Is that…racist? I certainly hope not. I don’t think I’m appropriating anything, but truth be told a good hard cancelling could do wonders for my (non-existent, entirely theoretical) profile.
Every review I’ve read of this, whether excitable ones in English or poorly translated Korean ones point solely to the star and his charm as the only reason why this works, and I think that’s unfair to the team of people around him, working diligently as courtiers and handmaidens in order to effect his will, and help make this stuff funny. No one says “police brutality”, no one complains about excessive force, but everyone teeters on the edge of knowing nothing he does could possibly be legal even in this fantasy universe.
Imagine the court case. A prosecutor asks “And how did you come by this evidence?”
Ma responds on the stand “I punched him. I punched everyone. The evidence fell out of their pockets after that. And if you disrespect me again, I will be punching you, the judge, everyone, so hard that your families will feel it.”
Prosecutor nervously announces “No further questions, your Honour, case proven, everyone’s guilty!”
It doesn’t matter whether his opponents are Korean or Japanese, doesn’t matter if they’ve got swords or the rare gun. His fists are the great equaliser.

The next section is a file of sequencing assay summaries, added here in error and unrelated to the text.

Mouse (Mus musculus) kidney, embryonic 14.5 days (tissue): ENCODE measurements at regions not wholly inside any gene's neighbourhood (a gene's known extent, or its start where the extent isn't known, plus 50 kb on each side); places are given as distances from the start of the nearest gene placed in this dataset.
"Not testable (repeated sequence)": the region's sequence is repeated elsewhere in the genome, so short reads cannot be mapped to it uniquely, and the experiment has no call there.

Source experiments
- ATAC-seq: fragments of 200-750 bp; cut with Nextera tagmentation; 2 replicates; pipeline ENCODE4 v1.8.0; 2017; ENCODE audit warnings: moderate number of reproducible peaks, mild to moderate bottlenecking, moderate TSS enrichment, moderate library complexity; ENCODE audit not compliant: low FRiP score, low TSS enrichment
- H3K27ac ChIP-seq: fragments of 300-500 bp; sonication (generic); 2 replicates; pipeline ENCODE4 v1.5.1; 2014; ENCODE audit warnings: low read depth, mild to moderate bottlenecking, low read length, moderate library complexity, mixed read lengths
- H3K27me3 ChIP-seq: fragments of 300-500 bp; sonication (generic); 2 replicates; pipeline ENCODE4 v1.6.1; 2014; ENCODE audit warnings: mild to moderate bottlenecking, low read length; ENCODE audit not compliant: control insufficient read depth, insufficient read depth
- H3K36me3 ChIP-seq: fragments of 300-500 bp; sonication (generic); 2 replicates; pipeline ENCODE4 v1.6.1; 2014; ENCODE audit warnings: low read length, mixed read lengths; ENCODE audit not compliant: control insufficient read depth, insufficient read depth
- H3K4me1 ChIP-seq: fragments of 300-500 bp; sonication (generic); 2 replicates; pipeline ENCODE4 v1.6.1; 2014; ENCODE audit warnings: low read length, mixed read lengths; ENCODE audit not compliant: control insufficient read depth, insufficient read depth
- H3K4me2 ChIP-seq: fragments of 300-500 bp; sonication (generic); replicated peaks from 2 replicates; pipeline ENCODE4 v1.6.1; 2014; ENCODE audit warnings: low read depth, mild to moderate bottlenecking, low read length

I so enjoyed this bonkers film, which is the 2020s Korean version of what Hollywood used to do in the 1980s, where, whenever Ma isn’t onscreen, everyone is always talking about him, that I immediately went back and watched the earlier ones in the series.
They’re okay, the second one being set in Vietnam, and involving sadistic Korean crims preying upon Korean tourists, and Ma Dong-seok’s easygoing charm and bullyboy energy predominate throughout, but it’s only in the third where plots and investigative work and information etc just fall by the wayside and the films really lean in to punching being the solution to every puzzle.
Is he charming? I guess. He alternates between joking about what a handsome guy he is in between other people pointing out what droopy, pouchy features he has, but there’s no impostor syndrome here, no endless self-doubt. Maybe that’s part of the charm (for those of us riddled with self-doubt), as he barrels his way through the flick looking like a sad, slightly pissed off bear.
It’s nice seeing a large guy who’s not all muscle being the brutal lead of one of these things, instead of a photoshopped whippet, but it’s not like Ma is some poster boy for unhealthy slobs and beefy lads who wear clothing that’s way too tight for them. He may be a large lad who clearly loves his carbs, but his arms are massive, and he really sells the idea that he is a phenomenal boxer whose blows bring unconsciousness to those who receive them, and inspire fear in those that hear them. There’s a terrifying solidity to these punches, and we should all be reluctant to commit crimes for the rest of our lives in case Detective Ma were to come after us.
Crime City Takedown Turnup Roundhouse No Exits Except through the Gift / Punch Shop 3.
You could certainly do worse.
8 times a few of those punches I felt in my ovaries out of 10
“Gotta punch all them bastards” – yes, you do - The Roundup: No Way Out